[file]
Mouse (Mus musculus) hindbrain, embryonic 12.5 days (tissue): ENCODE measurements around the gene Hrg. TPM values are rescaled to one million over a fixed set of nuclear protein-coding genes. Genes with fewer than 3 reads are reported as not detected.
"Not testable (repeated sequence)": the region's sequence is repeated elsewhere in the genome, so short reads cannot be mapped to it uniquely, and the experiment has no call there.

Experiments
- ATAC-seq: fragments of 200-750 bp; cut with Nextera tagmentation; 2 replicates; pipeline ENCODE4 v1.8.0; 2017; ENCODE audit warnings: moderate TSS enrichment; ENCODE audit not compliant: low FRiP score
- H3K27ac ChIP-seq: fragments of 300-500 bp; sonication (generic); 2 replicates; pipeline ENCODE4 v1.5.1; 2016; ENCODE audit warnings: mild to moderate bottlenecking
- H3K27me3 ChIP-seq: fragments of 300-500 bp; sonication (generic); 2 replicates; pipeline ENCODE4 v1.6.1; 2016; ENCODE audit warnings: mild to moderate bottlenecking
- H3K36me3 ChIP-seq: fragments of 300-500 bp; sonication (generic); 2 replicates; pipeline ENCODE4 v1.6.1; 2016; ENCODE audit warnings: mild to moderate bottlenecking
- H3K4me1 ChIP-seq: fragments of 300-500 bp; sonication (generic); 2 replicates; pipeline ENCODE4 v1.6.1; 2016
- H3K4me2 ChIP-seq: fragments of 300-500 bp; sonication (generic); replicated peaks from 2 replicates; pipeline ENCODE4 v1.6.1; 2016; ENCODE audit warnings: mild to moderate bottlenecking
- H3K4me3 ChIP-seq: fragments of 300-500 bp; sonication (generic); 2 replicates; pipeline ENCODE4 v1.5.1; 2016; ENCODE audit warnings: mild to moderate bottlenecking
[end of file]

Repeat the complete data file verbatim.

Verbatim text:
Mouse (Mus musculus) hindbrain, embryonic 12.5 days (tissue): ENCODE measurements around the gene Hrg. TPM values are rescaled to one million over a fixed set of nuclear protein-coding genes. Genes with fewer than 3 reads are reported as not detected.
"Not testable (repeated sequence)": the region's sequence is repeated elsewhere in the genome, so short reads cannot be mapped to it uniquely, and the experiment has no call there.

Experiments
- ATAC-seq: fragments of 200-750 bp; cut with Nextera tagmentation; 2 replicates; pipeline ENCODE4 v1.8.0; 2017; ENCODE audit warnings: moderate TSS enrichment; ENCODE audit not compliant: low FRiP score
- H3K27ac ChIP-seq: fragments of 300-500 bp; sonication (generic); 2 replicates; pipeline ENCODE4 v1.5.1; 2016; ENCODE audit warnings: mild to moderate bottlenecking
- H3K27me3 ChIP-seq: fragments of 300-500 bp; sonication (generic); 2 replicates; pipeline ENCODE4 v1.6.1; 2016; ENCODE audit warnings: mild to moderate bottlenecking
- H3K36me3 ChIP-seq: fragments of 300-500 bp; sonication (generic); 2 replicates; pipeline ENCODE4 v1.6.1; 2016; ENCODE audit warnings: mild to moderate bottlenecking
- H3K4me1 ChIP-seq: fragments of 300-500 bp; sonication (generic); 2 replicates; pipeline ENCODE4 v1.6.1; 2016
- H3K4me2 ChIP-seq: fragments of 300-500 bp; sonication (generic); replicated peaks from 2 replicates; pipeline ENCODE4 v1.6.1; 2016; ENCODE audit warnings: mild to moderate bottlenecking
- H3K4me3 ChIP-seq: fragments of 300-500 bp; sonication (generic); 2 replicates; pipeline ENCODE4 v1.5.1; 2016; ENCODE audit warnings: mild to moderate bottlenecking